The central government deficit - relevant for sovereign borrowing - was 2.8% of GDP for 2018, below 3.1% in 2017, and down from 3.9% in 2014. The deficit decline has not been enough to put debt-to-GDP on a downward path, as previously expected, despite strong economic performance. Central government debt rose to an estimated 39.2% of GDP in 2018, from 37.5% in 2017, and is expected to gradually increase in 2019 and 2020. Fitch estimates net government debt rose to 37.3% of GDP in 2018 from 35.4% in 2017, inching closer to the 40.0% legal limit. General government debt (net of the social security government debt holdings) at 34.9% is slightly below the historical 'BBB' median of 36.2% in 2018.

Government revenues have persistently fallen short of economic activity. Tax collections grew 4.3% on average in the five years through 2018, compared with nominal GDP of 7.5%. Panama's VAT rate of 7% is among the lowest in the region and investment, a key growth driver, benefits from relatively low taxes. The revenue underperformance may reflect structural issues in the tax agency as well as broader issues regarding tax evasion. The new law criminalizing tax offences could help tackling this issue, but frequent tax amnesties continue to pose a challenge toward improving tax compliance.

General elections - electing the president, local governments and 71 seats in the unicameral legislature - are scheduled to be held in Panama in May 2019. Fitch expects policy continuity from the incoming administration given the lead of candidates from well-established political parties in the latest presidential polls. The electoral campaign period is now limited to two months prior to the election date as per the electoral reform approved in 2017. Presidential candidates will be allowed to publish their campaign platform until March 4, resulting in limited visibility on the policy stance from major contenders at this time.

Reputational risks are an important issue in Panama because of its sizable international banking sector; total banking assets account for 180% of GDP. The government has made substantial progress strengthening its Anti-Money Laundering and Combatting the Financing of Terrorism (AML/CFT) framework. According to the FATF report published early 2018, the government was compliant or mostly compliant with 35 of its 40 recommendations up from only five recommendations in 2012. In early 2019, Panama's legislative assembly also approved the criminalization of tax evasion, included in the list of deficiencies signalled by the FATF. Despite technical compliance, perceived deficiencies in the implementation of the AML/CFT framework pose risks of Panama being included in the FATF's "grey list".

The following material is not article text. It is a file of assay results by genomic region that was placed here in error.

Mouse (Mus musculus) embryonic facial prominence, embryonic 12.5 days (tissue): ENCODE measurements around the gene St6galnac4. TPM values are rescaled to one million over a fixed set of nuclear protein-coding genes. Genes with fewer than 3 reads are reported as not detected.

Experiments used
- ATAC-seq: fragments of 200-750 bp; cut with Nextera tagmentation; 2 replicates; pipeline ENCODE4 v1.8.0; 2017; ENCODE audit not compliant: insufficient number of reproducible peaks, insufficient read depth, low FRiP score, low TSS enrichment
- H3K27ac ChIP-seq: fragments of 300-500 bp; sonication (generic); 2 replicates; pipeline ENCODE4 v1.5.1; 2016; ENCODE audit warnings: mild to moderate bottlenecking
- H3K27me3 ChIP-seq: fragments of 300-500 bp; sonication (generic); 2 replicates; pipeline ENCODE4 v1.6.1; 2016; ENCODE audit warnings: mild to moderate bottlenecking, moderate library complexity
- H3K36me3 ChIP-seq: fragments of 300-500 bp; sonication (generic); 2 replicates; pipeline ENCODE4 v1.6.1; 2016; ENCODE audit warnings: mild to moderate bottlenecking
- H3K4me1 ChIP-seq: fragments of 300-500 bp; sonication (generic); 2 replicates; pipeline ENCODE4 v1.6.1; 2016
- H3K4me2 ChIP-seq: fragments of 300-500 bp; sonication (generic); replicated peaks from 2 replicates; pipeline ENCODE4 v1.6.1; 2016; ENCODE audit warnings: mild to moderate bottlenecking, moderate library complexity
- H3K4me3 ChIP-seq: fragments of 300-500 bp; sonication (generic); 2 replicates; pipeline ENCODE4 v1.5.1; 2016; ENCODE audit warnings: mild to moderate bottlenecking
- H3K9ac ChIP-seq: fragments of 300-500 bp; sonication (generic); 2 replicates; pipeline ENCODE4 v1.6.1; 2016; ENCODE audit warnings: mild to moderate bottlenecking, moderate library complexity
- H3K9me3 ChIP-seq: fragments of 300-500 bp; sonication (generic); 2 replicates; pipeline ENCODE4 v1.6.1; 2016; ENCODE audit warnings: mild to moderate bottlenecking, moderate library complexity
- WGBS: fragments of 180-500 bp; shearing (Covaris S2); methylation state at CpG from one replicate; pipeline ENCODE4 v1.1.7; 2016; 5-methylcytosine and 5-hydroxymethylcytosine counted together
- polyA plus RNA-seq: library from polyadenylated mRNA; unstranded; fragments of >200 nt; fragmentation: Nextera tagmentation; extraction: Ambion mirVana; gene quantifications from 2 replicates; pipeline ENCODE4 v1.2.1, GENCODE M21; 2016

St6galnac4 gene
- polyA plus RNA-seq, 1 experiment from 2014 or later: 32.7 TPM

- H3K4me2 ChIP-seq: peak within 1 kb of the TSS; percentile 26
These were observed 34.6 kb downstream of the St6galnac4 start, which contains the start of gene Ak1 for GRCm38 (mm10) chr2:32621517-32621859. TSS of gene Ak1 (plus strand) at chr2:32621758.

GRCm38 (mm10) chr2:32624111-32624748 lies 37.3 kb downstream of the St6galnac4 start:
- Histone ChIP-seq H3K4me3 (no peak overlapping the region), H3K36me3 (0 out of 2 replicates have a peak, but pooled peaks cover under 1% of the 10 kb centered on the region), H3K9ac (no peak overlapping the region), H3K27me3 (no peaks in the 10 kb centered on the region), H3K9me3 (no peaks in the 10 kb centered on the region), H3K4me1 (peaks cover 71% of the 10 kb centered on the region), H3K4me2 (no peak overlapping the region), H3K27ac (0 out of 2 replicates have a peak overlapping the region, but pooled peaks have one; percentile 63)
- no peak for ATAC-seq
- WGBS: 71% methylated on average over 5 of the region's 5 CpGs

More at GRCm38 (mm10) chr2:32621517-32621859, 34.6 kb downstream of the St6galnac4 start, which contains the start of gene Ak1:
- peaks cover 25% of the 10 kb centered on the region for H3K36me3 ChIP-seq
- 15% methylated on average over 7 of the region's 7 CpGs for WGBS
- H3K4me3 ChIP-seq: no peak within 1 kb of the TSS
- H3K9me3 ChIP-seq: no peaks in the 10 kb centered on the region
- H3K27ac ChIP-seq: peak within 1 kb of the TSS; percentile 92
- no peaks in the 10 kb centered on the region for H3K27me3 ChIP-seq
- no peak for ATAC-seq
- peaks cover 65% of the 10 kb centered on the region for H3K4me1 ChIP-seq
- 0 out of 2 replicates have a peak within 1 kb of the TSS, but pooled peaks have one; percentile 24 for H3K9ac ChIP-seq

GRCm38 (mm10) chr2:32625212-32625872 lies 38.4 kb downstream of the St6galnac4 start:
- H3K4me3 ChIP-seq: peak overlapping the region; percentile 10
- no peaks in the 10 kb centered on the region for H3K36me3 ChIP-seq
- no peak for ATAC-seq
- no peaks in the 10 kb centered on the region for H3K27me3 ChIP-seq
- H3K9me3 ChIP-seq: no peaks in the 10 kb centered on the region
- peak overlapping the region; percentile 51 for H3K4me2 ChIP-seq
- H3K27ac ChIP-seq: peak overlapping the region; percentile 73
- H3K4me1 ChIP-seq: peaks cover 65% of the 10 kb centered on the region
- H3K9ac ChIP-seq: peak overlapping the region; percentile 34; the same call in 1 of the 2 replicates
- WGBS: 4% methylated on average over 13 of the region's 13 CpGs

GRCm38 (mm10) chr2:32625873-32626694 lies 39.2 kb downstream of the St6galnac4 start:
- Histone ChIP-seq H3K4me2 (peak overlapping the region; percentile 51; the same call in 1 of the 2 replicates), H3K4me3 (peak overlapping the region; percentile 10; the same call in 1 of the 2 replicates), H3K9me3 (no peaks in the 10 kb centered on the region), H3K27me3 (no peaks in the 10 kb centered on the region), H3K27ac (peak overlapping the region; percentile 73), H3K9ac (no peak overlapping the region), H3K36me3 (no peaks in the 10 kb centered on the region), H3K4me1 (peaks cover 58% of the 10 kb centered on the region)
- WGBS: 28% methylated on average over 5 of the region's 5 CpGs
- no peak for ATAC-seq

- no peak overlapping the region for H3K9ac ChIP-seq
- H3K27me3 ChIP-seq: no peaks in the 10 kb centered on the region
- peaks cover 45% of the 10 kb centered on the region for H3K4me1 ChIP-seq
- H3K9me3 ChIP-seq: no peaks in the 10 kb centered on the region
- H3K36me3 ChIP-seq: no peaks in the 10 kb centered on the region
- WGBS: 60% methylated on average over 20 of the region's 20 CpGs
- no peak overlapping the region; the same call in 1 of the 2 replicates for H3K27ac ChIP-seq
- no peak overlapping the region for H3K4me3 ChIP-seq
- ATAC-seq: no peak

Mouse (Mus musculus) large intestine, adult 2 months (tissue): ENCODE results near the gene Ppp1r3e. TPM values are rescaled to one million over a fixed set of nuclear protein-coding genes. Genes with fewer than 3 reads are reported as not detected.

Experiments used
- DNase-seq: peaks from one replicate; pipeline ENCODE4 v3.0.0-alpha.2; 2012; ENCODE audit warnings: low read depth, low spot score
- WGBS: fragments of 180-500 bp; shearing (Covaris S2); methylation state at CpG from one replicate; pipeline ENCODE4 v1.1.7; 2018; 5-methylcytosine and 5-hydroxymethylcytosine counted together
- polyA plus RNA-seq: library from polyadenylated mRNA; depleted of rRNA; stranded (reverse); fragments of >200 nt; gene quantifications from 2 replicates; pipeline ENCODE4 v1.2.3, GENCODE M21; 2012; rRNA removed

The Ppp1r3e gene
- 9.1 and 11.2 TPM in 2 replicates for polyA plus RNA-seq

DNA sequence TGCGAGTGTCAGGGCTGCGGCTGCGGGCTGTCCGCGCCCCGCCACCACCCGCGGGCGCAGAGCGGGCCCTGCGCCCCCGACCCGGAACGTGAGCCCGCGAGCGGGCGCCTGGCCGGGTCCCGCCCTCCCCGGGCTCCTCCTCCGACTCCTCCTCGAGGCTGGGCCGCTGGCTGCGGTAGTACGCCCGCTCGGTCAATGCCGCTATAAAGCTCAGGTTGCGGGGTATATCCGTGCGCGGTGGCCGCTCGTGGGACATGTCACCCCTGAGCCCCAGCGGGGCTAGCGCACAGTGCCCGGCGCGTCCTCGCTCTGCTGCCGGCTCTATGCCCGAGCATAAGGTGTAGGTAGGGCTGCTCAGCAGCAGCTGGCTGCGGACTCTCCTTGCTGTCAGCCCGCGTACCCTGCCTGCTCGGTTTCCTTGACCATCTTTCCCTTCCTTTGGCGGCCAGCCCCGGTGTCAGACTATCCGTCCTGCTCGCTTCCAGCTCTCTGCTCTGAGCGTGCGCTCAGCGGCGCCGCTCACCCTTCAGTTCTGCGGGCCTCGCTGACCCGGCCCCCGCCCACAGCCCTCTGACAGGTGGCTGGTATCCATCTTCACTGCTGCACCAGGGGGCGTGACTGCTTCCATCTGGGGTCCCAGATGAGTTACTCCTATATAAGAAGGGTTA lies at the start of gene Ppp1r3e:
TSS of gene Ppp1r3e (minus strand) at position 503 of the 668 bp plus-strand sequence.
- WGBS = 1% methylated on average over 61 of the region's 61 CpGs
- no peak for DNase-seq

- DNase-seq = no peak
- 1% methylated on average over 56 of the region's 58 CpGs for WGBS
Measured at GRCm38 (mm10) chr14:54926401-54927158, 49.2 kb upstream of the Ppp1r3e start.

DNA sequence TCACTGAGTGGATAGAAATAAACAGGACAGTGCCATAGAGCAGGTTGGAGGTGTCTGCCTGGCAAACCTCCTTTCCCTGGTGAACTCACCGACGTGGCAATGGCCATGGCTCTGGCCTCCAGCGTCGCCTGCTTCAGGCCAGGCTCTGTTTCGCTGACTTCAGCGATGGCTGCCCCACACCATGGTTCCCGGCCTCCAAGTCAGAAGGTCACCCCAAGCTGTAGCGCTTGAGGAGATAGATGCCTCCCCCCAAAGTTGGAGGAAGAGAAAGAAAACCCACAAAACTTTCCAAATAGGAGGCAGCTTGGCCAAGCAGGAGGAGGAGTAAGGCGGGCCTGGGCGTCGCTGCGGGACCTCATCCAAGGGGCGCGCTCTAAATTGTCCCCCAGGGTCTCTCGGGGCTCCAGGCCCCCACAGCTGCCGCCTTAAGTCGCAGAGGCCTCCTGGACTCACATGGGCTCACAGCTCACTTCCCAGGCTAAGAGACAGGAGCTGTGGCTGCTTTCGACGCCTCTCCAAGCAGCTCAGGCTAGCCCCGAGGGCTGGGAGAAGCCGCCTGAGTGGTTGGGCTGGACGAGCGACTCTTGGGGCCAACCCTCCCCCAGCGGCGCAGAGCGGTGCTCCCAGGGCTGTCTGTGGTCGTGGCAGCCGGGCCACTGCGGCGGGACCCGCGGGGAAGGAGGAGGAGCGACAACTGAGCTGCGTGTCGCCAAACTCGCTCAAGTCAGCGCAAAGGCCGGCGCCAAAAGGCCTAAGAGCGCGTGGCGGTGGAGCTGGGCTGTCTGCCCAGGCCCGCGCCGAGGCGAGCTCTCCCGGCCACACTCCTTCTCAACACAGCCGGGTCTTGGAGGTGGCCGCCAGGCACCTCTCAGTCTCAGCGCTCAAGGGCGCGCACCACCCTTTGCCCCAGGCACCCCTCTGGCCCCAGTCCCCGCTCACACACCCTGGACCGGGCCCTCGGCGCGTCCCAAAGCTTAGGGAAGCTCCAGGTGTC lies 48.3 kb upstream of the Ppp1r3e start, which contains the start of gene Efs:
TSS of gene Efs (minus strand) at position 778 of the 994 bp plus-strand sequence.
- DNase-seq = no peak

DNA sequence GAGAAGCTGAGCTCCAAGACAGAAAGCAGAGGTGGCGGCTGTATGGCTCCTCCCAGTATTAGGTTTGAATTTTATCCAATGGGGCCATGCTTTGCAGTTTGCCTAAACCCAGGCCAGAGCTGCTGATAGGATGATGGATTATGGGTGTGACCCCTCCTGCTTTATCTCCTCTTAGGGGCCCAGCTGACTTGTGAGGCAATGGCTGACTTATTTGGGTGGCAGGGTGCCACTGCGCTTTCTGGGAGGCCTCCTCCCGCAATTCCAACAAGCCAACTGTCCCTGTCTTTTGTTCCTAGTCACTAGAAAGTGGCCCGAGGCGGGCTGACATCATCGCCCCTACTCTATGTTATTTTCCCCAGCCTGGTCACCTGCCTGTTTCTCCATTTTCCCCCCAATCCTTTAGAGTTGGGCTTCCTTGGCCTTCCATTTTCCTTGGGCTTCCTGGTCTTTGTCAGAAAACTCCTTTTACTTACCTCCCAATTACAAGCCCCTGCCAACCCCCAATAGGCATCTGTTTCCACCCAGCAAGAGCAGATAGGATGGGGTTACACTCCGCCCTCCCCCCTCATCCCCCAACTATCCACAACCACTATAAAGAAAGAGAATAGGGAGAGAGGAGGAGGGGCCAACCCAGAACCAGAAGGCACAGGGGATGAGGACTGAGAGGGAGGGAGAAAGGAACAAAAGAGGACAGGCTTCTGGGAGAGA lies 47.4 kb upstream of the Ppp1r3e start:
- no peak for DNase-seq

Overall banking system liquidity remains high and well above minimum requirements, reflecting conservative policies in the absence of a lender of last resort. A USD500 million liquidity facility being created by the Banco Nacional de Panama, while small in size, will provide some additional support. Credit growth has moderated reflecting weaker demand in key sectors, particularly construction, and supply-side restraint amid slower deposit growth (Bank's main funding source) and higher Basel III capital requirements. 

Fitch's proprietary SRM assigns Panama a score equivalent to a rating of 'BBB' on the Long-Term Foreign-Currency (LT FC) IDR scale. 

Fitch's sovereign rating committee adjusted the output from the SRM to arrive at the final LT FC IDR by applying its QO, relative to rated peers, as follows:

- Macro: -1 notch, to reflect uneven track record of fiscal consolidation at the central government level that has hindered improvement in policy credibility and kept debt metrics on an upward path, a key consideration given absence of monetary policy.